The US is planning a “massive testing effort” that will involve more than 100,000 volunteers and six of the most promising COVID-19 vaccines, sources told Reuters on Friday afternoon.
The scientist in charge said the effort would hopefully narrow down vaccine candidates to one by the end of the year.
The push to fast-track a vaccine is condensing at least “10 years of vaccine development and testing into a matter of months,” Reuters said.
The scientist said vaccine makers have “agreed to share data and lend the use of their clinical trial networks to competitors should their own candidate fail.”
Each vaccine that demonstrates promising preliminary data will be tested among 20,000 to 30,000 subjects starting in July.
Dr. Larry Corey, a vaccine expert at Fred Hutchinson Cancer Center in Seattle, who is organizing the effort, said between 100,000 to 150,00 people could be enrolled in the studies.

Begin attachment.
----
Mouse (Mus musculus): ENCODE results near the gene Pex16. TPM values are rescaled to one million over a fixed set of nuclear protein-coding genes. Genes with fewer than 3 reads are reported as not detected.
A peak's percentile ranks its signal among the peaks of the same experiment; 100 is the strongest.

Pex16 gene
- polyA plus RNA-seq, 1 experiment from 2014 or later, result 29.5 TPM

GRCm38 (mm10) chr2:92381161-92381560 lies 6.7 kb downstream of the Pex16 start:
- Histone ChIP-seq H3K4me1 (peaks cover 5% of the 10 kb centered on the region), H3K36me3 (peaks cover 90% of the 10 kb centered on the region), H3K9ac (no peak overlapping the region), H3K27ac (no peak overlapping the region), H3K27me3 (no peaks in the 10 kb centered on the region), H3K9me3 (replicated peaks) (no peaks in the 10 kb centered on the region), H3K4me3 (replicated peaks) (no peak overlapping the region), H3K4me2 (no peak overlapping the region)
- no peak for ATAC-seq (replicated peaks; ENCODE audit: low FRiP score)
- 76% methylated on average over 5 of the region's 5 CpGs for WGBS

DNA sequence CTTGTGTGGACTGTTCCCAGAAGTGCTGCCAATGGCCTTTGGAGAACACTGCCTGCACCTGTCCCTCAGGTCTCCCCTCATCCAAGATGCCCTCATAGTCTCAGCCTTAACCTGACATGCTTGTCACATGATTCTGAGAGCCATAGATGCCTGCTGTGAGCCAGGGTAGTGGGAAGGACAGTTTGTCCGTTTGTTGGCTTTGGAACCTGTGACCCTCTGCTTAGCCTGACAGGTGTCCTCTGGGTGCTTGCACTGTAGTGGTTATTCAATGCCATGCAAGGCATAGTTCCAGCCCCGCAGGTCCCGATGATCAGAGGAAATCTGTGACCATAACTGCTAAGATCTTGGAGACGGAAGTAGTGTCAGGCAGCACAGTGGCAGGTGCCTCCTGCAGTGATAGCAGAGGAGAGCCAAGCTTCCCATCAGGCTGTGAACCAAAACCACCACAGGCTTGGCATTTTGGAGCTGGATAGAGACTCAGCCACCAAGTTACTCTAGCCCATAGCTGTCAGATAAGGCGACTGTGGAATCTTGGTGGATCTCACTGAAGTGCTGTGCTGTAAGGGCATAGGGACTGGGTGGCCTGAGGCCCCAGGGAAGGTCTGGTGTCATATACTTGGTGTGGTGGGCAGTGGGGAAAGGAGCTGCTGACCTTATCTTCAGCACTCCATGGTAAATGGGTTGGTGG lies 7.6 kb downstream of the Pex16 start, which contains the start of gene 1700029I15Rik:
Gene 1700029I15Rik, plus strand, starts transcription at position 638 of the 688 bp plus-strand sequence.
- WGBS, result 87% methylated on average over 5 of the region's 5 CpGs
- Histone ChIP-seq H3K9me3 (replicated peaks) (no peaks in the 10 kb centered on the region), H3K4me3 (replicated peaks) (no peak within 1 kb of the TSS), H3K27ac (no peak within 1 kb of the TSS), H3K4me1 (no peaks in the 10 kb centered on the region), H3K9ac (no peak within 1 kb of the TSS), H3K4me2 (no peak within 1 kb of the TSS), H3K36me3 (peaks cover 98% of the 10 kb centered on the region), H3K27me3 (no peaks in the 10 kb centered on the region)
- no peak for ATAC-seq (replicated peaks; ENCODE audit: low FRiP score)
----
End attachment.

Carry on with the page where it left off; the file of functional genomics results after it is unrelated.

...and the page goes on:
“If you don’t see a safety problem, you just keep going,” Dr. Francis Collins, director of the National Institutes of Health (NIH), told Reuters.
The effort to fast-track a vaccine is part of the public-private partnership called Accelerating COVID-19 Therapeutic Interventions and Vaccines (ACTIV) announced last month.
Collins said a Moderna Inc vaccine, developed in conjunction with the NIH, will be the first one to enter testing in July. He said vaccines from Britain’s Oxford University and AstraZeneca Plc could shortly follow.